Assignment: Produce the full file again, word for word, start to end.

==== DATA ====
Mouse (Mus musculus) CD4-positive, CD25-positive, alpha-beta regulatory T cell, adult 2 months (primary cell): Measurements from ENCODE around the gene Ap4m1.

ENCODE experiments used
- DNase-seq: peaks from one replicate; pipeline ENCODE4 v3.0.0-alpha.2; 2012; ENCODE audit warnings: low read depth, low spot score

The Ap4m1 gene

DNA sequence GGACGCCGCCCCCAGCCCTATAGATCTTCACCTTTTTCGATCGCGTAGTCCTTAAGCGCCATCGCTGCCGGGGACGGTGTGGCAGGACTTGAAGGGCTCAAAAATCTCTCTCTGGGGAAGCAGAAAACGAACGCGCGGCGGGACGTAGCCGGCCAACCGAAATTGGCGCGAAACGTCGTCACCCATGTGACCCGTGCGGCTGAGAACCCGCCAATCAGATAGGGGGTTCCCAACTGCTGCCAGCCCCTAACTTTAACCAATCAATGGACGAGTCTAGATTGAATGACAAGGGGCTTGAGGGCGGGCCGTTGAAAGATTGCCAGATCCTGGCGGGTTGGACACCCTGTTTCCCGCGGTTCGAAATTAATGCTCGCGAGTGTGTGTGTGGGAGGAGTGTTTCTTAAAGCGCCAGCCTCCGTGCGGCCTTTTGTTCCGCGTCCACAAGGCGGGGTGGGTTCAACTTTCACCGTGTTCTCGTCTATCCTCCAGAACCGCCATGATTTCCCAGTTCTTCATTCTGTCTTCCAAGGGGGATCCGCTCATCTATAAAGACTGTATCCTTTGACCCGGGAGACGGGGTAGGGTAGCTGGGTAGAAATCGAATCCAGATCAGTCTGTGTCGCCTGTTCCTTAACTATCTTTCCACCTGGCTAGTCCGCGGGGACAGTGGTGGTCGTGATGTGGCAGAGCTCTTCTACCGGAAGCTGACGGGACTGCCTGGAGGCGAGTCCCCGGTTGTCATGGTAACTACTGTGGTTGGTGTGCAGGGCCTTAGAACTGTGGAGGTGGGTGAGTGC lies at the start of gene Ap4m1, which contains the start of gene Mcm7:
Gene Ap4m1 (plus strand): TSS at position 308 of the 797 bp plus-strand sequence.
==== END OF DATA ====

Mouse (Mus musculus) CD4-positive, CD25-positive, alpha-beta regulatory T cell, adult 2 months (primary cell): Measurements from ENCODE around the gene Ap4m1.

ENCODE experiments used
- DNase-seq: peaks from one replicate; pipeline ENCODE4 v3.0.0-alpha.2; 2012; ENCODE audit warnings: low read depth, low spot score

The Ap4m1 gene

DNA sequence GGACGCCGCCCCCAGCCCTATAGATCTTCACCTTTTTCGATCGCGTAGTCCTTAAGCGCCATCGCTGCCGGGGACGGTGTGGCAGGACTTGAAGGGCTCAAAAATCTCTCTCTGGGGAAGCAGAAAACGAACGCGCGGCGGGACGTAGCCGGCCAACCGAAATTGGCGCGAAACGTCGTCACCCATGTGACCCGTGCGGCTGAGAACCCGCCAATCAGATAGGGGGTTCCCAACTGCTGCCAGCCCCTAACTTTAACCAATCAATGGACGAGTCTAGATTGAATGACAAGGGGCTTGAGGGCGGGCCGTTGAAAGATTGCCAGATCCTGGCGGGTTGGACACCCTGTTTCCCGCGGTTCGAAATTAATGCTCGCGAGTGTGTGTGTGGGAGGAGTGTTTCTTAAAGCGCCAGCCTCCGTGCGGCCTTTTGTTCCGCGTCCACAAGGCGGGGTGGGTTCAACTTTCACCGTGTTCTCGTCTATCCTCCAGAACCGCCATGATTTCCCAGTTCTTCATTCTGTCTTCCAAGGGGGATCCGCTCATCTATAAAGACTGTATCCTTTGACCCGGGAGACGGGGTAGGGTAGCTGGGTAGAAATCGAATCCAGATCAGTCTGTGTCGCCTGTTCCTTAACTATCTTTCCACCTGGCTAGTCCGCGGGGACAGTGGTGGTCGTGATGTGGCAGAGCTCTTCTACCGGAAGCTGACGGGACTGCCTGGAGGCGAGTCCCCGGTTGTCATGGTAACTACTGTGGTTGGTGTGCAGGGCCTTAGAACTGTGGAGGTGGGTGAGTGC lies at the start of gene Ap4m1, which contains the start of gene Mcm7:
Gene Ap4m1 (plus strand): TSS at position 308 of the 797 bp plus-strand sequence.